Oh very much so, I think that’s one of the reasons why people have turned away from medical advice is because we have created this confusion—50 years ago doctors rarely contradicted each other, but these days there’s always one expert to give you a complete opposite view of another expert. We’ve had big controversies about HRT, whether it’s the best thing since sliced bread or whether it’s dangerous, similar things about the oral contraceptive, whether it’s the best form of contraception ever or whether it’s potentially harmful. We’ve also had conflicting reports on alcohol and how much is safe to drink, including in pregnancy, conflicting evidence about exercise and whether you need to do 30 minutes four times a week or whether you can do this high intensity training for five minutes once a week, and get the same effect. 

This applies to low fat and high fats as well. If you take out fat, you have to replace it with something else and in the last 20 years we’ve been replacing it with sugar and carbohydrates, and that’s undoubtedly fuelled the rise in obesity rates and type 2 diabetes. We should all be eating more protein to satiate our appetites and we should eat less starch, and have healthy fats, because what’s important is not the total amount of fat but eating polyunsaturated fats: nuts and seeds and vegetables rather than too much of the processed foods which contain a lot of saturated fat.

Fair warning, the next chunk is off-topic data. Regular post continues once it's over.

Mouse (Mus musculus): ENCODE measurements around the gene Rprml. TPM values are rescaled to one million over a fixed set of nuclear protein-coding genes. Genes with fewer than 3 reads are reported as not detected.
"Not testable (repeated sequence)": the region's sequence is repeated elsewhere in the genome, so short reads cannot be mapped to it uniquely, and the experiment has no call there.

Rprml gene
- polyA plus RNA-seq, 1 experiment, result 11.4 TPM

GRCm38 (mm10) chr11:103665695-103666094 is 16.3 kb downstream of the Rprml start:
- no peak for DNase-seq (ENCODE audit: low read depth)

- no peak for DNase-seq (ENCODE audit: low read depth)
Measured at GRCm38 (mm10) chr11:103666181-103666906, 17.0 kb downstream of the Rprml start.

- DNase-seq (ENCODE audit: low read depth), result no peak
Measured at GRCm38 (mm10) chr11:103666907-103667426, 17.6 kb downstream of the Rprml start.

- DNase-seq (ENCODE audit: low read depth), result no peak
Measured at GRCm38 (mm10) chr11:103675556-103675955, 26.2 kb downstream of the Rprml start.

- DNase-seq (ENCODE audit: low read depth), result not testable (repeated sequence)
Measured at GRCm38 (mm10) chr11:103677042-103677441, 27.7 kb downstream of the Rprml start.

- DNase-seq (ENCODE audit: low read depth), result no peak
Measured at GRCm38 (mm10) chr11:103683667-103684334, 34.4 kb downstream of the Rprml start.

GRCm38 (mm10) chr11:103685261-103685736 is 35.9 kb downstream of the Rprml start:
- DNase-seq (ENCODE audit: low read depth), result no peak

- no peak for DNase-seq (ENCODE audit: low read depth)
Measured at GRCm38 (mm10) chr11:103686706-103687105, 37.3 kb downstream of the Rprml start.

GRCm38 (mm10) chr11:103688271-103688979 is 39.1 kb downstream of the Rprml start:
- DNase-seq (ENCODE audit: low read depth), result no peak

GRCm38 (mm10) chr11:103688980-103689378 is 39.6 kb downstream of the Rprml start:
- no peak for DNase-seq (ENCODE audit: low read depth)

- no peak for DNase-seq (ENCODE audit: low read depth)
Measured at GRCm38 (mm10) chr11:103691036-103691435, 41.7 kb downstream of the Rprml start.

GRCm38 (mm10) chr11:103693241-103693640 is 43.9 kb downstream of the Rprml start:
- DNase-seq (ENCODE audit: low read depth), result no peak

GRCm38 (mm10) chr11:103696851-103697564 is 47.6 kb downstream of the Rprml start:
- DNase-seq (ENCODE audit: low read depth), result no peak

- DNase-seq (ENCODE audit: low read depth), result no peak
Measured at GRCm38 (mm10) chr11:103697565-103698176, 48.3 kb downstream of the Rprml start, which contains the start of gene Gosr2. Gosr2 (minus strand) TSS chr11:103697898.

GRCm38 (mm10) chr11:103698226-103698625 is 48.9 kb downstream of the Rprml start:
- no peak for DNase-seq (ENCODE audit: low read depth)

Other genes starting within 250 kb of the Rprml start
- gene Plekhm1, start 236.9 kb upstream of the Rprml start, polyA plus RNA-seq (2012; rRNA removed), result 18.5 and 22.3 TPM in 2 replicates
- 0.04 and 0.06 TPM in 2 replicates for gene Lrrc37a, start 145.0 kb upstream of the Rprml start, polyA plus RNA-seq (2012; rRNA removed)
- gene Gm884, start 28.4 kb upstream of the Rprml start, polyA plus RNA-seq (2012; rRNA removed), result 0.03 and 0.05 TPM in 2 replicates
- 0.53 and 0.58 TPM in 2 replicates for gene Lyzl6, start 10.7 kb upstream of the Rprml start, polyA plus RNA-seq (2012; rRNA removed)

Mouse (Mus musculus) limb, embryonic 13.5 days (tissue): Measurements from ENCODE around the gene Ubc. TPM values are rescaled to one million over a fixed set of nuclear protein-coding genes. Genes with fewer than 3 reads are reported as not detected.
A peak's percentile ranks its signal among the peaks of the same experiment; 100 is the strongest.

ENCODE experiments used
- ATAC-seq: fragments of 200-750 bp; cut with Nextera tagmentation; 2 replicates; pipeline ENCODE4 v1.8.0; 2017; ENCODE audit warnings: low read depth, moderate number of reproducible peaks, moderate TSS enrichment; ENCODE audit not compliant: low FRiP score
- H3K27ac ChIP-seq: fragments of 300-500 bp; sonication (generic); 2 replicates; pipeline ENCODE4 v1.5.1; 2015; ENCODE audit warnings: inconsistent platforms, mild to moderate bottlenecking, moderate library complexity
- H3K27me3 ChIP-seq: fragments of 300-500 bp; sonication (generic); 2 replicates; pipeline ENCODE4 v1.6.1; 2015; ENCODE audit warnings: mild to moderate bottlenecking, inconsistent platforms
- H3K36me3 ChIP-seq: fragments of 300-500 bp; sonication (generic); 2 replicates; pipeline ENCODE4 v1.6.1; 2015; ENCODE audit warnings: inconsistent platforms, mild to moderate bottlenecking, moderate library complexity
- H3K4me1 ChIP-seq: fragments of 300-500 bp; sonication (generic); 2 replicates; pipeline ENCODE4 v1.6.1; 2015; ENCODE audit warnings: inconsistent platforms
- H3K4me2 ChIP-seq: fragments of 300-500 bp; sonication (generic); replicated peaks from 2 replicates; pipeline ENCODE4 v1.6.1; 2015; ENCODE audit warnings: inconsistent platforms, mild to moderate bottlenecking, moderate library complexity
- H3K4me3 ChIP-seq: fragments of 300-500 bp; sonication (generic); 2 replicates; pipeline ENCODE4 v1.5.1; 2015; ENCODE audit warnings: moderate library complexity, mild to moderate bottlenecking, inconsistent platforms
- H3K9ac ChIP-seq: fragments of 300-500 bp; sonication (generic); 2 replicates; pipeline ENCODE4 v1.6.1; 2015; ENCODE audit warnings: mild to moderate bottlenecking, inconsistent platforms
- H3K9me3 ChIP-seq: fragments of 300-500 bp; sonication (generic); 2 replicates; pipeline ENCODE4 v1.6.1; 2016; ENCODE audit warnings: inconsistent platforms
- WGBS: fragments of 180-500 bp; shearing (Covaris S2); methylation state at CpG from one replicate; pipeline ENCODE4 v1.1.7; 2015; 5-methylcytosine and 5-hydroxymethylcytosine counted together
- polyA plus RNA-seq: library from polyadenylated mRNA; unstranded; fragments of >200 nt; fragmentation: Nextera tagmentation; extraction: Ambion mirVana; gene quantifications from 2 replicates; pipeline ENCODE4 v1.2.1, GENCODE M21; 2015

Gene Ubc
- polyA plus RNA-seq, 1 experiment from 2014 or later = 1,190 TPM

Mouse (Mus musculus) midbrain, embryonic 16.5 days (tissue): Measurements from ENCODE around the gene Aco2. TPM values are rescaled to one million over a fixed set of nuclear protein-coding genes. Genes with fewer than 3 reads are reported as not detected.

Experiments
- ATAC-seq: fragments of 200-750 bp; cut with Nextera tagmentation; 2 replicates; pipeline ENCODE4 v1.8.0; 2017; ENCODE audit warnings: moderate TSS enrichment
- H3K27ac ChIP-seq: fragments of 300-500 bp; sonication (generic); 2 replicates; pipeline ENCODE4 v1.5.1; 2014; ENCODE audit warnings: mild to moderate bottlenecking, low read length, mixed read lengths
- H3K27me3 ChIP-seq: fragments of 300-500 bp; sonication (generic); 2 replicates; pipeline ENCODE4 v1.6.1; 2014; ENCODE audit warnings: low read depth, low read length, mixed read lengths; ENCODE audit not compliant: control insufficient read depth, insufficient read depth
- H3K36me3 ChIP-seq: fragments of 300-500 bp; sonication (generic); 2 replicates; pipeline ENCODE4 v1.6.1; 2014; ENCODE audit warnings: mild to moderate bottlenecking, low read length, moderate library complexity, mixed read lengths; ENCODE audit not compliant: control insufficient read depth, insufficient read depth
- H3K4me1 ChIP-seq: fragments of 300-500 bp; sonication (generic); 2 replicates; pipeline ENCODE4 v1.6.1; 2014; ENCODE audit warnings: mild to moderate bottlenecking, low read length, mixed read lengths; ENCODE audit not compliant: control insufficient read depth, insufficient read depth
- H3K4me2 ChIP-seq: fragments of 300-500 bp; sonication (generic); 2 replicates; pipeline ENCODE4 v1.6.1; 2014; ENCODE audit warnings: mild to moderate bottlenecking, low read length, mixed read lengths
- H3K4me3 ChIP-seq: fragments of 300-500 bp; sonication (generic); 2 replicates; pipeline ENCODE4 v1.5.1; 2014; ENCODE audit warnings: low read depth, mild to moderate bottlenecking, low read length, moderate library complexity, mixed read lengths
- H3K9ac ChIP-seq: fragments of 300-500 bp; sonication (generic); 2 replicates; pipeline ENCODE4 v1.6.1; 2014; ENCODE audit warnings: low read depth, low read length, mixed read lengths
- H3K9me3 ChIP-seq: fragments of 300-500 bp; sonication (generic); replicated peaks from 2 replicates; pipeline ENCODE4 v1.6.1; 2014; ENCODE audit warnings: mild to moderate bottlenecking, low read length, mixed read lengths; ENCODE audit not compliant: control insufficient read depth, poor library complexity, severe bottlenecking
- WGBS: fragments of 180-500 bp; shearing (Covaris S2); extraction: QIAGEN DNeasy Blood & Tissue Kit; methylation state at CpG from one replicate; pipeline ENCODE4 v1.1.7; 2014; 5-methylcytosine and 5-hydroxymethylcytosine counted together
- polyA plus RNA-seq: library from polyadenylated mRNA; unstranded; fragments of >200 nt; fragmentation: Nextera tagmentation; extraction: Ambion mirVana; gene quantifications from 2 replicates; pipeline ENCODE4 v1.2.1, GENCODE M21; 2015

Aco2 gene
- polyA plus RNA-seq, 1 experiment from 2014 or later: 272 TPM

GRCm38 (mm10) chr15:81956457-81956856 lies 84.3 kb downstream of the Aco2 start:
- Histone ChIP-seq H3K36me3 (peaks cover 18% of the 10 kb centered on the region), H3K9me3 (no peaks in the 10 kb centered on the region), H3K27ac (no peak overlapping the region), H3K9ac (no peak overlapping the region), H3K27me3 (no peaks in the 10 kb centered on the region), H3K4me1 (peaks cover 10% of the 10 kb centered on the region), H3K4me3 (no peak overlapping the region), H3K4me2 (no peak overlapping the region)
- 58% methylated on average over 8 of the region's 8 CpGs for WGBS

What are the biggest myths surrounding healthy eating and exercise?

I don’t believe there is any such thing as a ‘superfood’. Some foods are healthier than others, full stop. But a good variety of all of them is the way forward. Deprivation doesn’t work, so anything from the cabbage diet onwards that deprives you of the things you occasionally like is not going to work.

The genetic issue—discoveries on a daily basis of the genes that make you fat, well we don’t know a tiny percentage about the genetics of obesity yet, and whilst there will be some genetic influence it will be minor and it’s much more important that we adopt healthier lifestyles. 

Bariatric surgery gets a huge amount of coverage. It’s easy to see why people might believe that this is the answer to all their problems, part of their healthy stomach removed or stapled, or sewn up and bypassed, and there are now over a million people in this country who might be eligible under the criteria for stomach surgery, but it’s not the answer. Each operation carries a risk, costs £6,000 or thereabouts, and we know that if people get the right help almost everybody can lose weight without recourse to surgery. I’d much rather we spent the same amount of money that we’re thinking of spending on bariatric surgery on helping people to prevent getting overweight in the first place.

Public health officials think we should now take vitamin D supplements in autumn and winter. Should we take this seriously?

There’s no doubt that a lot of people are deficient in vitamin D, and this might be making them feel low in energy, with aching muscles, and they don’t know why. A lot of people don’t get much vitamin D in the autumn and winter months, as the sun is hardly sufficient, and then we use sunblock to prevent sun damage these days so that’s also blocking out a lot of the sunshine on their skin that creates most of our vitamin D. We can either take supplements or eat things like fortified cereals and bread, and eggs, to counterbalance this.

What about spending 10 minutes out in the sun every day without sunblock? Would that help?